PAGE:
Three years ago in the central African country of Gabon, a mother chimpanzee, Suzee, lounged on the forest floor with her two offspring, Sassandra and Sia. Sassandra scrambled up and down the trunk of a nearby tree, while Suzee casually swiped an insect from the underside of a leaf and placed it between her own lips. The action sparked curiosity in Sassandra, who reached for the object, but Suzee pushed her aside playfully. Then the mother chimp took hold of Sia’s nearby foot and placed the insect onto an open wound.
The moment did not seem particularly important to the chimps, who quickly returned to lounging and playing in the landscape of Loango National Park. But, their behavior had piqued the interest of a volunteer, Alessandra Mascaro, who sat nearby filming the interaction. Some time later, Mascaro showed the video to Simone Pika, a University of Osnabrück professor and co-director of the Ozouga Chimpanzee Project in Loango. Pika was intrigued. “We told everybody, ‘if there is a chimpanzee in the field with a wound, please try to film any wound tending they are doing,’ ” she says.
Just a couple of weeks later, a volunteer watched as another chimpanzee placed an insect on an open wound, this time on its own body. Over the course of 15 months, the researchers recorded 19 more cases of chimps applying insects to cuts and scrapes. Mascaro’s observation was not a random occurrence; this behavior was deliberate and ubiquitous among the chimpanzees of Loango.
It’s become another strong indicator how the concept of medicine can extend far beyond humans. Throughout the living world, ants, caterpillars and fruit flies all use natural substances like resin, plant toxins and alcohol to ward off virulent parasites. Chimpanzees, bonobos and gorillas eat rough and astringent leaves to purge intestinal parasites. It is possible that the application of insects is another form of self-medication — perhaps the bugs ward off infection or have analgesic properties.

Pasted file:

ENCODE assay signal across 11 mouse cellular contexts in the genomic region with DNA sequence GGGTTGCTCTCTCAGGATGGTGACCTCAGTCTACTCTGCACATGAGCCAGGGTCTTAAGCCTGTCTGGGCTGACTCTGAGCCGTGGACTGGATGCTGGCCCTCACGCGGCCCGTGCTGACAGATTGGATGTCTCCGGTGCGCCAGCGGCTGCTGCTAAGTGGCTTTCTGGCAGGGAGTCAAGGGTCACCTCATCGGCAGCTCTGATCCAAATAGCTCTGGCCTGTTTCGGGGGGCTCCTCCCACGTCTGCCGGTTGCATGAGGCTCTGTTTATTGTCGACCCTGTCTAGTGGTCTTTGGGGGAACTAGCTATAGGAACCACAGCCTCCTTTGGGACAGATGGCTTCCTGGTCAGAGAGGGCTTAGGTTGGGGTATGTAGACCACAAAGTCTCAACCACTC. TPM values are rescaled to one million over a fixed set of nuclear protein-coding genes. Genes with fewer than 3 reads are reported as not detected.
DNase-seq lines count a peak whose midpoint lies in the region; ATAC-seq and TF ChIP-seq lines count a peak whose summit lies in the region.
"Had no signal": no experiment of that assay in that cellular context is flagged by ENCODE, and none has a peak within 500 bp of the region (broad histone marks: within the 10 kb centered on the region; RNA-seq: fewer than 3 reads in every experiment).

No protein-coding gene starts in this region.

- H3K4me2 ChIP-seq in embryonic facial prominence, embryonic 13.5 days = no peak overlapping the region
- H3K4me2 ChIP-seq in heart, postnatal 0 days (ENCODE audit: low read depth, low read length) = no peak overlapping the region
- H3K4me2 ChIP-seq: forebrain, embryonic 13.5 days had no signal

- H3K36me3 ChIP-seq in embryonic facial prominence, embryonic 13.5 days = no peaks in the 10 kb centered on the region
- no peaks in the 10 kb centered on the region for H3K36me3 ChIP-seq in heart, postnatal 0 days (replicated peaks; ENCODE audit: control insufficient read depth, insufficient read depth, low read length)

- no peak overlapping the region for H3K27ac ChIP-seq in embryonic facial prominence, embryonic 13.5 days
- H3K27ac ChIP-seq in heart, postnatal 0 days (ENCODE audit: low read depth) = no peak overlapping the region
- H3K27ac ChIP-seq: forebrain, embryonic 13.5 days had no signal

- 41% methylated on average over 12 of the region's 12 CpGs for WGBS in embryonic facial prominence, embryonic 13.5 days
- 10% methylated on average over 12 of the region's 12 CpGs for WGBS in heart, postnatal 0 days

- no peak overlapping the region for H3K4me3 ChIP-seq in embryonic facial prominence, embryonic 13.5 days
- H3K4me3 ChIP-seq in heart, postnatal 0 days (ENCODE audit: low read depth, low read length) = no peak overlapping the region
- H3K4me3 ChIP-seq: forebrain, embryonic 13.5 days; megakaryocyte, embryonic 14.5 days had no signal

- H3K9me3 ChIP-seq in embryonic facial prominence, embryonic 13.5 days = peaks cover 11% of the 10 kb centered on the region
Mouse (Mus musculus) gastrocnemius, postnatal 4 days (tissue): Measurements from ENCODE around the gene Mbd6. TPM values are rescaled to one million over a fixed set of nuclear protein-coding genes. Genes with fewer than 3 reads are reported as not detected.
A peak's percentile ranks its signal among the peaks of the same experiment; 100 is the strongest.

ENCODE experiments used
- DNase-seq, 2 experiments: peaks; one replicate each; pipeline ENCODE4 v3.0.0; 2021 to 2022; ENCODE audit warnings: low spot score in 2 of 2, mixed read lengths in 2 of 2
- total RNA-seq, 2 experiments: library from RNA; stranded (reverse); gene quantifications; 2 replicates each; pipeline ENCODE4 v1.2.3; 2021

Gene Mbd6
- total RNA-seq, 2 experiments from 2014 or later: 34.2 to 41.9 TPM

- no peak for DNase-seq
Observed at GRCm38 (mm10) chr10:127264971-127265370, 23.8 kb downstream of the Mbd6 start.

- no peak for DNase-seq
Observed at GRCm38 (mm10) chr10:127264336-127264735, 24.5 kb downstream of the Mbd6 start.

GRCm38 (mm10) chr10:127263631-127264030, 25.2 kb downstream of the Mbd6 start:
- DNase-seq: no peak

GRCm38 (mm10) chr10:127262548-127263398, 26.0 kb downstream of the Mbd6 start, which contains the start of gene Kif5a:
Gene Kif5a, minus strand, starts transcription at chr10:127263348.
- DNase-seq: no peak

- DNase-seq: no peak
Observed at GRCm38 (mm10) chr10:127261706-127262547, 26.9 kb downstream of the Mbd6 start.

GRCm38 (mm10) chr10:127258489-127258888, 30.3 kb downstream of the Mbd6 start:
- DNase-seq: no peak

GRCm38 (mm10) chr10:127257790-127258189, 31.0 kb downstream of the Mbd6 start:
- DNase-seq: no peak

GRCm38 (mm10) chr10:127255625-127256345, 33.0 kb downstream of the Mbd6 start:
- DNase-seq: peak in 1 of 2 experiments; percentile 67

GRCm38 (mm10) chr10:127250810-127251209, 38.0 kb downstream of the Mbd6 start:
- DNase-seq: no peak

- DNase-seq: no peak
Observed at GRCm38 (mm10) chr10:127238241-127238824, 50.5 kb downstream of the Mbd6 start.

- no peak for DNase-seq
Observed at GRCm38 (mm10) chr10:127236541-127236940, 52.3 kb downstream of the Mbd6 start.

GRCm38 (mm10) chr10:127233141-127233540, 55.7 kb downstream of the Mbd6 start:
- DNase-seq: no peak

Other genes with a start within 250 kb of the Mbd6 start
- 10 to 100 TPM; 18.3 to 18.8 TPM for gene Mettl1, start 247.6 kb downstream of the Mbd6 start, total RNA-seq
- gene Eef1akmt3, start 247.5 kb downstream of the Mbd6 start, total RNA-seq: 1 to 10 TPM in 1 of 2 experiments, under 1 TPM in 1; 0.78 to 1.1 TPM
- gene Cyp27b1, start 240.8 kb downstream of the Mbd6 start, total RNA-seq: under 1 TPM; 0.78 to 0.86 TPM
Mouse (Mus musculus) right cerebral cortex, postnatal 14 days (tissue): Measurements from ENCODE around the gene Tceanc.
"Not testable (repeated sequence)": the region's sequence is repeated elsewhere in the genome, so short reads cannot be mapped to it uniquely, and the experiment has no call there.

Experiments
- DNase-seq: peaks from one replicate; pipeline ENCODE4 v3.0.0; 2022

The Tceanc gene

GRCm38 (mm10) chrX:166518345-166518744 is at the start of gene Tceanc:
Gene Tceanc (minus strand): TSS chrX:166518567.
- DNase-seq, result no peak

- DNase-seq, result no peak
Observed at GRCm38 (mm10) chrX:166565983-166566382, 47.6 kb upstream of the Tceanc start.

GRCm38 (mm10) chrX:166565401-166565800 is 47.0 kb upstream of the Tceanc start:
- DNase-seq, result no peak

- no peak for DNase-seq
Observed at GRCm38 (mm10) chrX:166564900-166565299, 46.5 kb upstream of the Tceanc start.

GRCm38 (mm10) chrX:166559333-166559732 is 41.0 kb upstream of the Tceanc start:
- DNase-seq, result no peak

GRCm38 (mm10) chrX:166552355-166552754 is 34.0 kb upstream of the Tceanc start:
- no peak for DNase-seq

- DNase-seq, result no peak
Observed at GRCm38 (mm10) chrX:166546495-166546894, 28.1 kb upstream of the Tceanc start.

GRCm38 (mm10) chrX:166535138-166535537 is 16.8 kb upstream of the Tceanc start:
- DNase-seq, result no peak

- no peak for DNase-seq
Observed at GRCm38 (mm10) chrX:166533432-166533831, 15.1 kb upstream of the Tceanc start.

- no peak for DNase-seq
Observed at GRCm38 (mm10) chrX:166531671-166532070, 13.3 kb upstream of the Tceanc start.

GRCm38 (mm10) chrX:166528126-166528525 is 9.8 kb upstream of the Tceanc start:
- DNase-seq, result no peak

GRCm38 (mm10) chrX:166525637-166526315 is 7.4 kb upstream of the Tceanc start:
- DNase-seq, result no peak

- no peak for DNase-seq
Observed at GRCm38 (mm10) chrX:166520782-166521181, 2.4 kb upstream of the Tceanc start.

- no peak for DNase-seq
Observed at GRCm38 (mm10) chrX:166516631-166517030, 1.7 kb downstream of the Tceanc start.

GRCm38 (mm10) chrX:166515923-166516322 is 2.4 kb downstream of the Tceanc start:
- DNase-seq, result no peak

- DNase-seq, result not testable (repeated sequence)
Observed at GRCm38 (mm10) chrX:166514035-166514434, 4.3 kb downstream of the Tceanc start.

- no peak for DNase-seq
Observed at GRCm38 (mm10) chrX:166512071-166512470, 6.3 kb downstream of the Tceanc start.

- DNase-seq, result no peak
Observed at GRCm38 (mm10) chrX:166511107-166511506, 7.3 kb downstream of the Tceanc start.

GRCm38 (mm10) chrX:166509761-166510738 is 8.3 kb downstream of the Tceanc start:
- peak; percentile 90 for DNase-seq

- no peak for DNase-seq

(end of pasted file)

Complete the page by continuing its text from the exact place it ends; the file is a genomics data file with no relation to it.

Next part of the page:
“If you go into the entomology literature, there are all sorts of substances in insects that could impart different benefits,” Pika says. “We have a lot of ideas, but no proof yet.”
In the coming seasons, Mascaro, who is pursuing funding for a Ph.D. position in Pika’s lab, aims to investigate the many hypotheses. But, regardless of the insects’ function, the behaviors of Loango’s chimps evoke questions about the prevailing knowledge of self-medication in animals. While past theories have proposed that individual animals use natural substances for personal benefit, some of the chimps in Pika and Mascaro’s study treated each other’s wounds. To Pika, this is evidence of a long-debated theory: that chimpanzees, like humans, are inherently motivated to offer help when a fellow chimp is hurting.
“This is for sure evidence of prosocial behavior, which is defined as increasing the welfare of another being,” Pika says. “It doesn’t necessarily mean that they are empathetic, but we can show that they are doing something to make the other chimp feel better.”
While we may never know the details of the chimps' motivations, their behavior appears to be community-minded. Perhaps it is an indication that altruism is not limited to Homo sapiens.
If Mascaro finds that a benefit is imparted on wound healing from the application of insects, the research could have even further implications. Charismatic animals like chimpanzees inspire conservation efforts, philanthropy and research. But, these animals cannot be conserved separately from the ecosystem in which they reside. Something as insignificant as a tiny insect on the underside of a leaf might be essential to their way of life, or even their survival.
“We’ve seen funding cuts for field research and an increased focus on lab-based studies,” Pika says. “If we want to protect the chimpanzees, we also need to protect the habitat. Connected to these chimpanzees are many, many more species.”